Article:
The Old Testament often speaks of the people of Israel as the bride to whom the Lord is tied with an unfailing affection (keep in mind that Israel, in Hebrew, is feminine). This marriage did not have a happy outcome. The falling in love started in the desert where God and Israel had lived unforgettable experiences. At these moments, the Lord looked back nostalgically: “I remember your kindness as a youth, the love of your bridal days when you followed me in the wilderness” (Jer 2:2). Then the infidelities of the bride began, her betrayals, her infatuation for lovers, the regret for the gods of Egypt, the worship of Baal of the Canaanites, the flirts with the gods of the Assyrians, Babylonians, Persians and finally, even the Romans, causing the jealousy of her husband.
What will be the reaction of the Lord? Will it be repudiation, divorce, or punishment?
It is not even talked about: “Who could abandon his first beloved? Says your God…For a brief moment I have abandoned you, but with great tenderness, I will gather my people” (Is 54:6-7). The Lord will choose another solution. At the cost of humbling himself in front of the unfaithful spouse, he will retake to correct her because his only goal is to reclaim her. “So I am going to allure her, speak to her tenderly. She will answer me as in her youth, as when she came out of the land of Egypt” (Hos 2:16-17).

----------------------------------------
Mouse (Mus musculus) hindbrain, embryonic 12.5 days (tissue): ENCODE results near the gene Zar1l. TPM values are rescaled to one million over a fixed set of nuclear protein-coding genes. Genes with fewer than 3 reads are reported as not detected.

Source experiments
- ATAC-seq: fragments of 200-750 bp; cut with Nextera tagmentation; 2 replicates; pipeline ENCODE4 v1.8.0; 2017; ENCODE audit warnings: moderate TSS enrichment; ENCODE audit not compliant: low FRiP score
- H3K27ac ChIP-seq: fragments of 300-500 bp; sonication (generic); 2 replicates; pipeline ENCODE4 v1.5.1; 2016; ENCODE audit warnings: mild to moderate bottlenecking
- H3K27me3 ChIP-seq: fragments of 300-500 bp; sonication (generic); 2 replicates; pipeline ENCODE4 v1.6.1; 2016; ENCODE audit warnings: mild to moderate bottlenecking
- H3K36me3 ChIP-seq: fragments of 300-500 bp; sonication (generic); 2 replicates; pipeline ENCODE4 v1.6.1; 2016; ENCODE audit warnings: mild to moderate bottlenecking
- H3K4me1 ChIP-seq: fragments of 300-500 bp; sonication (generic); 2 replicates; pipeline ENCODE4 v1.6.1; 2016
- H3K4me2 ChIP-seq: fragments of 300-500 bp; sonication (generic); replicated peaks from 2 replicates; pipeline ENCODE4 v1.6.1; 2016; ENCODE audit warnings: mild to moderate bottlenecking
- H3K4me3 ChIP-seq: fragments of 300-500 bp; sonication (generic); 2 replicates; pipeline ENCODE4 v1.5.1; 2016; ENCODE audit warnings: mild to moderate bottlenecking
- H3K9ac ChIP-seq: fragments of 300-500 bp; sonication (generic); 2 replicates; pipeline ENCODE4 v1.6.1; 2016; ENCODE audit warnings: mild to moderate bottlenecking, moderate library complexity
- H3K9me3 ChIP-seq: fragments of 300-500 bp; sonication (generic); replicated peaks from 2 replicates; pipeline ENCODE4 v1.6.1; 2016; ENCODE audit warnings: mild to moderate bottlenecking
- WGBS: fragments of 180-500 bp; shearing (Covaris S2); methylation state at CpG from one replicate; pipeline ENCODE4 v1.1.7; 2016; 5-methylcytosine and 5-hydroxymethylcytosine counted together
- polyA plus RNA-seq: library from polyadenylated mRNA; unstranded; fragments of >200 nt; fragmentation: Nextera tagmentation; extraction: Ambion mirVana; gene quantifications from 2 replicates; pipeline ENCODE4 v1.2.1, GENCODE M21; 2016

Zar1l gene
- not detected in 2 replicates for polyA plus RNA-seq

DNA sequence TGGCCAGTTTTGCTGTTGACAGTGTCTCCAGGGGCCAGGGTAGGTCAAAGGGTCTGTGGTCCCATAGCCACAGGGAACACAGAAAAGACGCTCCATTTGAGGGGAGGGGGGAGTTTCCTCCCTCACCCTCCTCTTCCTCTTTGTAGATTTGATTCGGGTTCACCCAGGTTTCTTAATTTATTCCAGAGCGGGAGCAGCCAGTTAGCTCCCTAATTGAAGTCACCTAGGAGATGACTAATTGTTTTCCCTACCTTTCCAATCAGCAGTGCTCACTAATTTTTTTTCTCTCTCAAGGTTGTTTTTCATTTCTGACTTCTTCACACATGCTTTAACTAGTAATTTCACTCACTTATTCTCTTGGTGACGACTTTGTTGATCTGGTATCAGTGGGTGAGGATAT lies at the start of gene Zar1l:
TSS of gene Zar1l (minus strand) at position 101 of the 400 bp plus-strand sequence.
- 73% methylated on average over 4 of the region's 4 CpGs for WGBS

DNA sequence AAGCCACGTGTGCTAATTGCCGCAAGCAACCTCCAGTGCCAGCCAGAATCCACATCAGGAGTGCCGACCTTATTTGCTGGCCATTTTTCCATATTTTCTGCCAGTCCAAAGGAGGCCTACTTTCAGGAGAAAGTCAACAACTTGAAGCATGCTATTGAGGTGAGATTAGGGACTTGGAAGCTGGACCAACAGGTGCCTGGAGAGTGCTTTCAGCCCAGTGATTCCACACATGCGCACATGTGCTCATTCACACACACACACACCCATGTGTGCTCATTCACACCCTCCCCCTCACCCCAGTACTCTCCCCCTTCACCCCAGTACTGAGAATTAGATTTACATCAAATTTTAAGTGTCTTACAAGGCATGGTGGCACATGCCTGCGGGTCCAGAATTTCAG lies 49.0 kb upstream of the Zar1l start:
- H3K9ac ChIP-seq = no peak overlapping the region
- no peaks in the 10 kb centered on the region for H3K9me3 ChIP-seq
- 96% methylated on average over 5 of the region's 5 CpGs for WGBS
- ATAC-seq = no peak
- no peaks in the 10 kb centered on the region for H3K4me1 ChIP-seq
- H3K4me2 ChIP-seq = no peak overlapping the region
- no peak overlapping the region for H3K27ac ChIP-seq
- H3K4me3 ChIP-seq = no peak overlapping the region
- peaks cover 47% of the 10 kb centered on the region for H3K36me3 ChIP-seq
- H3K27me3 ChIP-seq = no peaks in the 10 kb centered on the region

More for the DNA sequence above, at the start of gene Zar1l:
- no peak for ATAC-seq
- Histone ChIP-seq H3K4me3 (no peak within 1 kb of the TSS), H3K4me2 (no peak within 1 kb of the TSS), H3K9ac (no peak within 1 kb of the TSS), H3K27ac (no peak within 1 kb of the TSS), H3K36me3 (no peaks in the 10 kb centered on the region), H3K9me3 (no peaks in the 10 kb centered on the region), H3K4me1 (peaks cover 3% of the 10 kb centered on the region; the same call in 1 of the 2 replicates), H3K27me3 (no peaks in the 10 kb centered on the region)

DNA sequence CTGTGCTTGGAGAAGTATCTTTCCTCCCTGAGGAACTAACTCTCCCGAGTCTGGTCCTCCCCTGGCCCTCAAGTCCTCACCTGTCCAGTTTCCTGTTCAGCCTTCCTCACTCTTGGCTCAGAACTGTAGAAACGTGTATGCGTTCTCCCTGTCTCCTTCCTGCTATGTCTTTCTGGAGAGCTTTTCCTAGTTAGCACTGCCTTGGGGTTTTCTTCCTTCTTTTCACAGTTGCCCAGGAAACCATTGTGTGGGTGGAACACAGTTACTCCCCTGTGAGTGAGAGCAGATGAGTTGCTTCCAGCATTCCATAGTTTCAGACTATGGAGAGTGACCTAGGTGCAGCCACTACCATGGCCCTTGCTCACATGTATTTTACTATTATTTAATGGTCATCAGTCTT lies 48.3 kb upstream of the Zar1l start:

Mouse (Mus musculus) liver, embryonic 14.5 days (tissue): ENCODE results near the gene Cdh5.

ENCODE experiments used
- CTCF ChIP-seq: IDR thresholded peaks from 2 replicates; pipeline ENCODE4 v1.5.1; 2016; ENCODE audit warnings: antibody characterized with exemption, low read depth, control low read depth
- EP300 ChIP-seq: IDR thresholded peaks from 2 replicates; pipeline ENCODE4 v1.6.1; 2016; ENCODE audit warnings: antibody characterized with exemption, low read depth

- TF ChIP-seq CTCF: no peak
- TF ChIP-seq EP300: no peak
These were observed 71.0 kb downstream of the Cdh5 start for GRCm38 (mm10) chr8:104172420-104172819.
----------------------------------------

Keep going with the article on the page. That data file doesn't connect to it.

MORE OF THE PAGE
At this point, the identification of the Samaritan woman is taken for granted: it is the bride Israel, backed by her whole story of love and adulteries. She had many “husbands” and what she has now is not her husband. At the well, Jesus meets her and wants to bring her back to the one true love, the Lord.
In light of this spousal imagery, even the seemingly marginal details of the story are meaningful. First of all, the strange remark: Jesus had to pass through Samaria: from the geographical point of view he was not obliged to pass. He was in Jordan (Jn 3:22) and it would have been much simpler for him to go back down the river. The “had to” cannot but refer to that irresistible urge of the groom—God—who cannot help but meet his beloved.